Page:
“We studied how to write and present a strategic plan to help build up a post,” Brockberg said. “It’s membership and helping that post be able to provide more in their communities to their veteran service members, service members families, participate in Americanism activities like marching in parades. We learned how to write up strategic plans for anywhere up to one-, two-, three-, up to five-year plans.”

Students were also required to give a presentation on one of the many programs offered by the American Legion.

“Another major part of the course was to give a presentation on one of the 28 programs of the American Legion — to give a presentation in depth with communication materials, with a slideshow, video or CD or something like that,” he said. “And be prepared to help a post or a district develop their own program.”

The students had a mock department meeting where they learned about resolutions.

“Then we also studied and actually participated in what was called a department executive council meeting,” Brockberg said. “We were given resolutions that we had to work up and submit to this executive committee. In our mock executive committee meeting, we submitted our resolutions, we discussed them, we debated them — things like that.”

Active in American Legion

To say Brockberg is active in American Legion activities would be an understatement.

“Last year, I was the district commander for the American Legion, Second District,” he said. “The Second District is 84 American Legion posts in southwestern Minnesota. My area was from Hills east to Wells and then from Wells north to Mankato and all the way over to Hendricks. There’s 84 towns in there with Legion posts and they all came under the Second District, which had between 8,000 and 9,000 American Legion members. I was their commander.”

He serves this year on a committee for post development and revitalization, a fitting match for what he learned at college.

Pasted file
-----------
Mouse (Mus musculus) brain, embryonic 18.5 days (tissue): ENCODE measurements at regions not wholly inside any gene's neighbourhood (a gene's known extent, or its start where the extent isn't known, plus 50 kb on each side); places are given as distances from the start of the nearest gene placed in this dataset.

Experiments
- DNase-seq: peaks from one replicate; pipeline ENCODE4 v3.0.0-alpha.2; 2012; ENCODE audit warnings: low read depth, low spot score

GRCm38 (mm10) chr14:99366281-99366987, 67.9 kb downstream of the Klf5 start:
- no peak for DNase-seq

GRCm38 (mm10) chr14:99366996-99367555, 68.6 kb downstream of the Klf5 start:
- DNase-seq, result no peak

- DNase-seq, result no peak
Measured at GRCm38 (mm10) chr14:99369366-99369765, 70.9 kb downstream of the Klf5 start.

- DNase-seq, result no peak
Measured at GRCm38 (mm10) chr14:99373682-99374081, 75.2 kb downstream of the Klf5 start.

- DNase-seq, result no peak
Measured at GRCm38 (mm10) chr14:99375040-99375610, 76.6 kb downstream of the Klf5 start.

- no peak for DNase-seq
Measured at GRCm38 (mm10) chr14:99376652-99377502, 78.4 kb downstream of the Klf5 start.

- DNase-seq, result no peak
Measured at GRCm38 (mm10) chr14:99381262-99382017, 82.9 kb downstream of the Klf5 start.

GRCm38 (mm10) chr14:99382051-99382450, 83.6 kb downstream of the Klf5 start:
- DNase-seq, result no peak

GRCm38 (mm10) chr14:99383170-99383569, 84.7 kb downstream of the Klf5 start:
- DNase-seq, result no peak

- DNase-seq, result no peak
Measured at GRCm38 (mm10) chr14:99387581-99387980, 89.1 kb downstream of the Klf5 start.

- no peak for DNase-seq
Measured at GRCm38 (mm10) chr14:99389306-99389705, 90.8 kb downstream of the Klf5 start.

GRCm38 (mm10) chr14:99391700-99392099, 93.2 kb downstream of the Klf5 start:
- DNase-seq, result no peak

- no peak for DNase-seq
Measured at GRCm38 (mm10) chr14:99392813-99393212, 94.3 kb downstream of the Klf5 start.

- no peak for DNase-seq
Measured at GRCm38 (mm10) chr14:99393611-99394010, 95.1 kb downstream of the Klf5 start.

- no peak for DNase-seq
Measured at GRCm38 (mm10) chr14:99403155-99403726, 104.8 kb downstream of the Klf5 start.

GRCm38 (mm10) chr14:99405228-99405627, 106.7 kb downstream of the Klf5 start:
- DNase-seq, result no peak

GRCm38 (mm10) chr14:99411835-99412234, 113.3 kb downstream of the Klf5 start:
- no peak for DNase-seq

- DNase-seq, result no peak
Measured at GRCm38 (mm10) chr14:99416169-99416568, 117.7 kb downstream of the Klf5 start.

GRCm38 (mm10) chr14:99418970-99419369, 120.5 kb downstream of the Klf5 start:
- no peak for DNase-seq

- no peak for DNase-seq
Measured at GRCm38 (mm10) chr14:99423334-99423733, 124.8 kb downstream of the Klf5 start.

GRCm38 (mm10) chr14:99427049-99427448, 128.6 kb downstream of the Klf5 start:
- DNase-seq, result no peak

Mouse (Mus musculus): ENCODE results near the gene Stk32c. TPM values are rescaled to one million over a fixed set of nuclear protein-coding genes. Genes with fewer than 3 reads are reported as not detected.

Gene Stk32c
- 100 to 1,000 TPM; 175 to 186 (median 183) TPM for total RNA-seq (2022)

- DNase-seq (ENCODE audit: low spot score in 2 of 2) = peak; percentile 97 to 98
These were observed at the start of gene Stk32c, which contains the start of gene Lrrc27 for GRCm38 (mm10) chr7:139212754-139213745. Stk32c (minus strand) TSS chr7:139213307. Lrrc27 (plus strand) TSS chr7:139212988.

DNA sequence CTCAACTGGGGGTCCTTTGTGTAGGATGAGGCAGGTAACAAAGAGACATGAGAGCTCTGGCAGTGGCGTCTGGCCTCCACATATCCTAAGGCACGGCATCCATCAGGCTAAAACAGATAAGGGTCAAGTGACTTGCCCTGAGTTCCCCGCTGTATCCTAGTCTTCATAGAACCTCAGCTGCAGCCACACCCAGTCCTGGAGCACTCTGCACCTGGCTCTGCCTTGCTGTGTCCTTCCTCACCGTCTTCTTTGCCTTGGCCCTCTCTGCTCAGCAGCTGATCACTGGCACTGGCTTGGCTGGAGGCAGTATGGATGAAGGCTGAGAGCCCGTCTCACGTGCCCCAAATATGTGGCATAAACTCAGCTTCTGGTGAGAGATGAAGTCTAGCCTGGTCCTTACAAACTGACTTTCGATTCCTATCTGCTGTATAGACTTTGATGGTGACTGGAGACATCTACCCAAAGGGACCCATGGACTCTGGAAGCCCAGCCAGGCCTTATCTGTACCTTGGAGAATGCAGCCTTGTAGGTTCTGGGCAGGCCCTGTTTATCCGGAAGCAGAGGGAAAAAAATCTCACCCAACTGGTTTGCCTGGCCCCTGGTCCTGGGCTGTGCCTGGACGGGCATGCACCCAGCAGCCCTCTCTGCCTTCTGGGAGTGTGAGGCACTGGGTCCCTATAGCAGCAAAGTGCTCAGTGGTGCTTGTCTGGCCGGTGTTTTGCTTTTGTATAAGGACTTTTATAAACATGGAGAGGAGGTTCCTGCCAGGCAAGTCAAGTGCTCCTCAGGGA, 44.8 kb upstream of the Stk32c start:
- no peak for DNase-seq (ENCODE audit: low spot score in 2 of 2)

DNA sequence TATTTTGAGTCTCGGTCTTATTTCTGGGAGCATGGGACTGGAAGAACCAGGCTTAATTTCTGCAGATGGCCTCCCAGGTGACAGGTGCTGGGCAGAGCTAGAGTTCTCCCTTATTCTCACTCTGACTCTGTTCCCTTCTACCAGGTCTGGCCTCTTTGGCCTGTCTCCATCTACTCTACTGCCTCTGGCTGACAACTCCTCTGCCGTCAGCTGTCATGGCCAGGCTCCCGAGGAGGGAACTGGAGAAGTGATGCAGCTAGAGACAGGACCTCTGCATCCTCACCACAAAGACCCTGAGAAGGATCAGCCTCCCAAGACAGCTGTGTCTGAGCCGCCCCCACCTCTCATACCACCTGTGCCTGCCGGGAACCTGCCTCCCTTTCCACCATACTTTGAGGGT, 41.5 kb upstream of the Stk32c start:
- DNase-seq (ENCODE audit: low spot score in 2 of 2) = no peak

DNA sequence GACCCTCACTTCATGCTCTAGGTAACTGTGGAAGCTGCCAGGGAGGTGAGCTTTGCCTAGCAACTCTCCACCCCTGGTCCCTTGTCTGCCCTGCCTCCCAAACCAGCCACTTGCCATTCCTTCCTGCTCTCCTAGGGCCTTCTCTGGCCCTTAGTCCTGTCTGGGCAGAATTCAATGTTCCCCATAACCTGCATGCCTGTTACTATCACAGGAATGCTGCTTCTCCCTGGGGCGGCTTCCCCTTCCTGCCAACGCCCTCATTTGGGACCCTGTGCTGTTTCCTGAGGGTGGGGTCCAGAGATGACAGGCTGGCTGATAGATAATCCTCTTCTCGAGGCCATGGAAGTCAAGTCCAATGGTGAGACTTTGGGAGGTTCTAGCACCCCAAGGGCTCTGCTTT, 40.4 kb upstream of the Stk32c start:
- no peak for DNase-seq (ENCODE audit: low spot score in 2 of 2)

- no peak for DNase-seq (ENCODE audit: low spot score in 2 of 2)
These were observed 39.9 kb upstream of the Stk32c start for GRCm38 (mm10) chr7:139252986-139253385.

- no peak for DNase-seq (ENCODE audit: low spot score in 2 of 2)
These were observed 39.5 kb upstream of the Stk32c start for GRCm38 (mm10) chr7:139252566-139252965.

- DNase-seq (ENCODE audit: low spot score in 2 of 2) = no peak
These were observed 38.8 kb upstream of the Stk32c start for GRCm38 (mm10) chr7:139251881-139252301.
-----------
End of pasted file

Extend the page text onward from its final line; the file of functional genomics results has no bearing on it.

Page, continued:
“That’s a state committee that’s assigned to help posts at the local level,” Brockberg said. “One of the posts I may be working with might even be this very post in Worthington.”

Brockberg served in the Army and Army reserve for 24 years. His home post is Pipestone, but he works with veterans from across the state.

“The American Legion also serves as a legislative advocate for veterans in Congress and in the state,” Brockberg said. “These things are all important. In fact, veterans statewide in Minnesota really saw an example of what an American Legion can do to help when it comes to legislative affairs. Most of the things we asked for in Gov. (Tim) Pawlenty’s last year in office and for the first year or two of Gov. (Mark) Dayton’s administration, we’ve gotten a large majority of what we’ve asked for in terms of funding and benefits.”

To be able to advocate, Brockberg said strong membership is needed.

“Membership is the backbone of our strength for advocating for veterans,” he said. “Without membership, a lot of the things we do tend to go by the wayside. Membership is so important. With membership, we become better advocates for veterans and for veterans legislation at the local, state and federal level.”

Part of recognizing veterans happens today, Veterans Day.

 “It’s important because this is a day of recognition of the service of all veterans,” Brockberg said. “It’s a day to honor and support the fact that we have veterans, and it’s a day to mark the establishment of Veterans Day to give us that recognition and support.

“As a supporter of veterans, as an active American Legionnaire, our No. 1 pillar is veterans affairs and rehabilitation — that’s the support side of the American Legion as an organization,” he continued. “It’s important to me to reach out with my fellow American Legionnaires to all of our fellow veterans and recognize them for their service and thank them for their service.”